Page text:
Dubai: A Gilded Prison

While+the+Emirati+city+may+appear+as+beautiful+as+the+emerald+city%2C+corruption+and+worker+abuse+are+rife+within.+Read+more+to+learn+the+truth+about+what+is+going+on+in+Dubai.

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While the Emirati city may appear as beautiful as the emerald city, corruption and worker abuse are rife within. Read more to learn the truth about what is going on in Dubai.

Sports cars, skyscrapers, and luxury beyond comparison is what comes to mind to many when they think of the Emirati city of Dubai. On the coast of the beautiful Persian Gulf, it appears like the jewel of the Arabian Peninsula, but not all that glitters is gold. In recent years, Dubai has been called out on its abusive behavior towards its migrant workers, yet little has been done to promote change.

To start off, it is important to note that the majority of the people in the United Arab Emirates are migrants and expatriates. According to the 2020 UAE Census, only 15 percent of the country’s population was of Emirati descent. The other 85 percent mainly consists of expats from India, Bangladesh, and Pakistan. However, despite the fact that people born outside the country make up the vast majority of the population, they are treated horribly.

Many people, specifically those on the Indian subcontinent, are deceivingly offered what they believe are well-paying jobs in cities like Dubai with the promise that they can send the money back home to their families. What ends up happening, though, is much different. Jeena Sharma, a reporter for Pacific Standard magazine, interviewed a few foreign workers in Dubai and asked them to tell her their story.

First, many of the workers have to save up money or pawn their valuables just to afford a work visa. After that, they get to Dubai, and in many cases, their passports are immediately taken by their employers. This prevents the workers from being able to leave the country in case they want to quit their job. Despite the Emirati government banning this practice in the country in 2002, nothing is done to prevent it from happening.

Foreign workers are expected to work very long hours, with taxi drivers typically working 14 hours a day, usually six or seven days a week, Sharma reports from her anonymous interviews. Companies also force employees to work under these hours for a set amount of years, meaning that, along with their taken passports, there is no escape, much less any vacation days. They also are not given the high salaries they were originally promised, and end up taking loans to be able to afford food and rent, further trapping them in the country. It’s not just taxi drivers though. This is the story of a large portion of the foreign workers who live in Dubai and around the UAE. From construction workers to retail employees, millions are trapped in jobs they cannot leave under awful working conditions.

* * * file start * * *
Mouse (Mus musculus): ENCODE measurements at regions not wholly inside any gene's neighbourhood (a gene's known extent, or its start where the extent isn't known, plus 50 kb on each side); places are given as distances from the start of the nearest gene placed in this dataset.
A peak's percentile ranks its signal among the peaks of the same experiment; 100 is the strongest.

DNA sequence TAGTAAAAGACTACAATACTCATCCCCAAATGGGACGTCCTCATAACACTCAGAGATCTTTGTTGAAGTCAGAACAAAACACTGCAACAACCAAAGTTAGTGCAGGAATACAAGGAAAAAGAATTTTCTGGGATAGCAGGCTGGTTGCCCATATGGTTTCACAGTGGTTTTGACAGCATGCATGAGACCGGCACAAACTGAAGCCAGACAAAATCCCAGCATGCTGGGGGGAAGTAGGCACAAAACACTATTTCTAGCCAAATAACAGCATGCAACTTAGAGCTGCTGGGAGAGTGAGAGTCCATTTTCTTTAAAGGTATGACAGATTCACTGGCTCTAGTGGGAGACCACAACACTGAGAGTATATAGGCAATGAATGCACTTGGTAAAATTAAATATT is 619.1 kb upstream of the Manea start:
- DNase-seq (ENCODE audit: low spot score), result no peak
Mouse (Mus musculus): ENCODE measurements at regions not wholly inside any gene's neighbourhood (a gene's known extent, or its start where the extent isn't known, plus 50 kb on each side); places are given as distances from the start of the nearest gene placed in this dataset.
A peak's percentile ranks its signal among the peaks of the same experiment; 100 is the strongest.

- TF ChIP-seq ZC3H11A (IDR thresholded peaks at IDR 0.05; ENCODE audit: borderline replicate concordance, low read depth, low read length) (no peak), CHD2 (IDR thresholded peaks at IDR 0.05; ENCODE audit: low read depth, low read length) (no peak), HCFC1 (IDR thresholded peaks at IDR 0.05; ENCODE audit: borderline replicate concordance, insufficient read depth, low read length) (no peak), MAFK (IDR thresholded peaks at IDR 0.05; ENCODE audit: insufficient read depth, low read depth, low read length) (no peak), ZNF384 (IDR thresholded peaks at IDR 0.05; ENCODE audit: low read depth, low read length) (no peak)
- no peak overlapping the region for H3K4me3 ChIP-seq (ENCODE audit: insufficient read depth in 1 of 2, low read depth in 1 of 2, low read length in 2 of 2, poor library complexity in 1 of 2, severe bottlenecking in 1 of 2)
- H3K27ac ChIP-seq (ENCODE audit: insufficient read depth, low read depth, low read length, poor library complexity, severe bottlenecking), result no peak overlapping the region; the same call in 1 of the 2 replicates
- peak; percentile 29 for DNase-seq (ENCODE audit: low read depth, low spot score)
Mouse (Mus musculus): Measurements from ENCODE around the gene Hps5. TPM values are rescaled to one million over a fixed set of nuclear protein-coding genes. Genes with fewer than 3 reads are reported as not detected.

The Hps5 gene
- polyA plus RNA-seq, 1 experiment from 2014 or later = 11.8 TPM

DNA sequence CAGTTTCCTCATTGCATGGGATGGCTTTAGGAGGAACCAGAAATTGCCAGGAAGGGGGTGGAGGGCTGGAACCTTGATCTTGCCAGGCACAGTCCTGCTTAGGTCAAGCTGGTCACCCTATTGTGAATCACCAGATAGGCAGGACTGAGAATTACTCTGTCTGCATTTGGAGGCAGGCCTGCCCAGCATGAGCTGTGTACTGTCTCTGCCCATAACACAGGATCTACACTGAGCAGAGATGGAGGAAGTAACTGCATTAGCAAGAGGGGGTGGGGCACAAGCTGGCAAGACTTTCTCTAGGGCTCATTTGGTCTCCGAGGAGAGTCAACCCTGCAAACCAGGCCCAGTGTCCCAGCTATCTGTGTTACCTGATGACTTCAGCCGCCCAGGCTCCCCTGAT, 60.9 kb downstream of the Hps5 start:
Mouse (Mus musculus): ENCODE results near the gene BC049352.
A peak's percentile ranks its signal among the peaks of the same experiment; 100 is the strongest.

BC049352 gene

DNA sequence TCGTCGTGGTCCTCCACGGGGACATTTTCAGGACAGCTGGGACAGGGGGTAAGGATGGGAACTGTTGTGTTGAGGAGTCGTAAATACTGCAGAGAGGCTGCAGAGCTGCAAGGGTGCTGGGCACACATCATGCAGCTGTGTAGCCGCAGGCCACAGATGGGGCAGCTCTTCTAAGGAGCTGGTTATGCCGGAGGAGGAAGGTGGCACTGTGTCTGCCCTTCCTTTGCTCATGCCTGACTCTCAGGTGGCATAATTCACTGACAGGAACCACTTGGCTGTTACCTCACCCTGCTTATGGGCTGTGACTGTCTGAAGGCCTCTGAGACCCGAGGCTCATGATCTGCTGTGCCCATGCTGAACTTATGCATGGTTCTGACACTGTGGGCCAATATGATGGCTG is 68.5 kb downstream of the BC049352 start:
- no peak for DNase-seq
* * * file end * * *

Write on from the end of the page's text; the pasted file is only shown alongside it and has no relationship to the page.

According to an article by Venkatesh Nayak for the Commonwealth Human Rights Initiative, even more disturbing information lies beneath the surface for the gulf countries as a whole. The organization found that 10 Indian workers died on average each day in gulf countries during the 2010s.

According to Katie McQue of The Guardian, after the Covid-19 pandemic and the oil price crash, many were left jobless and without money to return home. They were abandoned by their former employers and made to live in semi-abandoned camps on the outskirts of Dubai. Hunger is a constant issue, and many struggle to find odd jobs in order not to starve.

The reality for many living in the sparkling city of Dubai is a lot darker than one would first expect. Millions have left their homeland to the UAE and other gulf countries in search of money to provide for their families. Instead, they were trapped in brutal jobs they could not escape, and were eventually left for dead once they were no longer useful to their employers.

It is important for the public to know what is happening to others across the world, so that when the opportunity arises to enact change, one can understand what can be done to ensure practices like this end in the 21st century.